From Growing up with Ghosts: Tales from a Big Island Girlhood
By Shiho S. Nunes

I felt the pull of stories from my earliest childhood. My parents, both teachers from Japan, brought with them a veritable kura, a storehouse, of folktales, myths, legends, and historical tales that my brothers and I imbibed with our miso soup and tea during the years we were growing up.

My mother was a storyteller born. Long before we met them in books, my mother had introduced us to many of the characters of Japanese folktales: among them, Momotaro (Peach Boy); Issun Boshi (the Japanese Tom Thumb); Bunbuku Chagama (the Dancing Tea Kettle); and many others. She told us stories of Japan’s mythic beginnings, and fables, parables, and allegories. There was no domestic or educational crisis in our daily life for which she did not have an instructive tale. One that remains with me is of Japan’s war hero, General Nogi, who revered his mother so much that he saved her nail clippings.

She was a repository of stories about relatives and childhood friends and a living songbook about chants and verse she had learned as a youngster. Born and raised along the banks of the Tenryū, one of Japan’s great rivers, she never forgot the sights and sounds of the rush of waters down the gorges of this fabled river, nor the songs and chants she had sung about it as a young girl.

The story I retell here, “A Mother’s Call,” happened along the banks of the Tenryū when my mother was thirteen years old.  I retell it in her voice.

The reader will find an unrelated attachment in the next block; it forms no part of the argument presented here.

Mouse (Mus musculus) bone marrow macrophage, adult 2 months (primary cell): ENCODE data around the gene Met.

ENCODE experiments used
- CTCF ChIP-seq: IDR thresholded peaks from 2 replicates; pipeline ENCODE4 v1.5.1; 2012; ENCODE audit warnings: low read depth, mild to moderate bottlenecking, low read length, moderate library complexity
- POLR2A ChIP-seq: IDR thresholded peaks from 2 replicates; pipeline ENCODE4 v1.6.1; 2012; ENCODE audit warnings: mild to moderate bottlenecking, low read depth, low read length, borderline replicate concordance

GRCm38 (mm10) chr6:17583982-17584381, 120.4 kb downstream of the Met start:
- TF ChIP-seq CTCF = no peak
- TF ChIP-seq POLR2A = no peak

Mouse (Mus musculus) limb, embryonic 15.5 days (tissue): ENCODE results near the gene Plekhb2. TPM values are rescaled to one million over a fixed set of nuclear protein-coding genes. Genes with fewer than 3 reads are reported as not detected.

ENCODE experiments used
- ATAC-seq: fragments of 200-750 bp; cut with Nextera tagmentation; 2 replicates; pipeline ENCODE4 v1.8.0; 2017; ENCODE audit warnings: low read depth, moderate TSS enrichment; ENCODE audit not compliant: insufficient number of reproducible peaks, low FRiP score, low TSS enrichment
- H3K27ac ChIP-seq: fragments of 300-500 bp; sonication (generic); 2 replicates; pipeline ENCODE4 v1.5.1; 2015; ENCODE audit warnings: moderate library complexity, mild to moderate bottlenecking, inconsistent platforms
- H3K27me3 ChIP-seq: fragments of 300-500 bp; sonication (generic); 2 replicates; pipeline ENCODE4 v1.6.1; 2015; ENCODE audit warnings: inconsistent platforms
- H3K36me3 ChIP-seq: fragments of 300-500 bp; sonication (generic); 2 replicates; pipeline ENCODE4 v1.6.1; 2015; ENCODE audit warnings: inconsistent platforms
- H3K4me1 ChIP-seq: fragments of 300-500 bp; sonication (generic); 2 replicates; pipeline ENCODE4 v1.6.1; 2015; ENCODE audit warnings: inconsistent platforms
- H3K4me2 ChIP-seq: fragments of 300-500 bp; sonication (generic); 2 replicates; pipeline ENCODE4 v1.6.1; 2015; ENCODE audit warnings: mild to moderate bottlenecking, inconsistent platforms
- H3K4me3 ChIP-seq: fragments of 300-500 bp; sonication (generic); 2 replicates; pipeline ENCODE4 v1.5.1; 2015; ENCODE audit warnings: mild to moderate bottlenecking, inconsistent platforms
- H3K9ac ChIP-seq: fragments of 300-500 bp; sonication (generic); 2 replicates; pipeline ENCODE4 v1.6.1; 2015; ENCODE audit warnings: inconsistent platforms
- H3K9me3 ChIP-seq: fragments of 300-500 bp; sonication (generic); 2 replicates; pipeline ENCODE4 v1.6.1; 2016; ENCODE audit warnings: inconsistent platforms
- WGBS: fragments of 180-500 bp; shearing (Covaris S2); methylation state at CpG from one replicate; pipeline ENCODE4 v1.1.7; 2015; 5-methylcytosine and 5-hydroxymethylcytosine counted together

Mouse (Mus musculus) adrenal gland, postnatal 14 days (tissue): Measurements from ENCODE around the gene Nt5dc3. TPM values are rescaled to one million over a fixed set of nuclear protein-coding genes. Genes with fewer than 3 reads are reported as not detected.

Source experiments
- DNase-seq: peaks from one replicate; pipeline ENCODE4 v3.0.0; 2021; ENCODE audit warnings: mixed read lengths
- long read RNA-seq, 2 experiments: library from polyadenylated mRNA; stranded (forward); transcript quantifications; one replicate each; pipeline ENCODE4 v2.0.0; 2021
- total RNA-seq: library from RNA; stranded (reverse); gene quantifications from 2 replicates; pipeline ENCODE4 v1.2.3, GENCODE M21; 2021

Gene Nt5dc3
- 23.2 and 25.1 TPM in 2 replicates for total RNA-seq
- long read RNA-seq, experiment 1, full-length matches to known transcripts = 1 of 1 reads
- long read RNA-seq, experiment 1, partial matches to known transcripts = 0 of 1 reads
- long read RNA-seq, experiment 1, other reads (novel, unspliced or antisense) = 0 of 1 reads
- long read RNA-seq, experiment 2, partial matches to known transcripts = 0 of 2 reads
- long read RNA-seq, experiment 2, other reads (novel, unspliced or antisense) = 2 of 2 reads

A young relative had died suddenly, leaving behind an infant not yet weaned, and family and neighbors had gathered in the modest home for the wake. Whether the infant missed his mother’s nursing or sensed the presence of strangers in the house, he would not stop crying. Sugar-water, gruel on a twist of cotton cloth, rocking, patting, crooning—nothing would comfort him, and his heartrending wails, often drowning out the priest’s prayers, caused more tears to fall than the simple grief of the husband.

It fell to my mother and father to take the baby home that night and to look for a wet nurse the next day. After the mourners had left, we said goodnight to the husband and set off for home along the river path, my parents in the lead, my aunt carrying the swaddled baby, and me bringing up the rear. My father carried the big lantern; I, with a smaller one, tried to light my aunt’s path as much as possible.

You must picture for yourself what it was like in the country in those days before electric lights. The house of our dead relative stood on a high bank above the river. The path came down a gradual slope to follow the river a ways before it turned off to where we lived a mile or so away. Except for the bobbing lights cast by the lanterns my father and I carried, it was absolutely pitch dark; only long familiarity with every stone and pothole in the footpath kept us from stumbling. All around us there was nothing but the sound of rushing water intermingled with the baby’s wails.

We made our careful way down in silence, I almost treading on my aunt’s heels to light her way. By the time we reached the bottom of the slope, the baby had exhausted himself into a kind of petulant whimpering, but as we started along the river’s edge, he burst out afresh in a fit of crying that threatened to choke him and all but drowned out the sound of the river. We stopped and clustered around my aunt, each trying, but helpless, to comfort him.

And then, out of the darkness of the bank above us, from the direction of the house we had left, and rising above the sound of rushing water and the baby’s cries, came a single long–drawn call of a woman’s voice—“Ho–o–o–o–o–o–o–i”—so clear, so piercingly sweet, so compelling, it echoes in my ear to this day. Instantly, as if muffled and soothed into silence, the baby stopped crying. All the long way home he slept and let out not even a whimper.

© Shiho S. Nunes 2012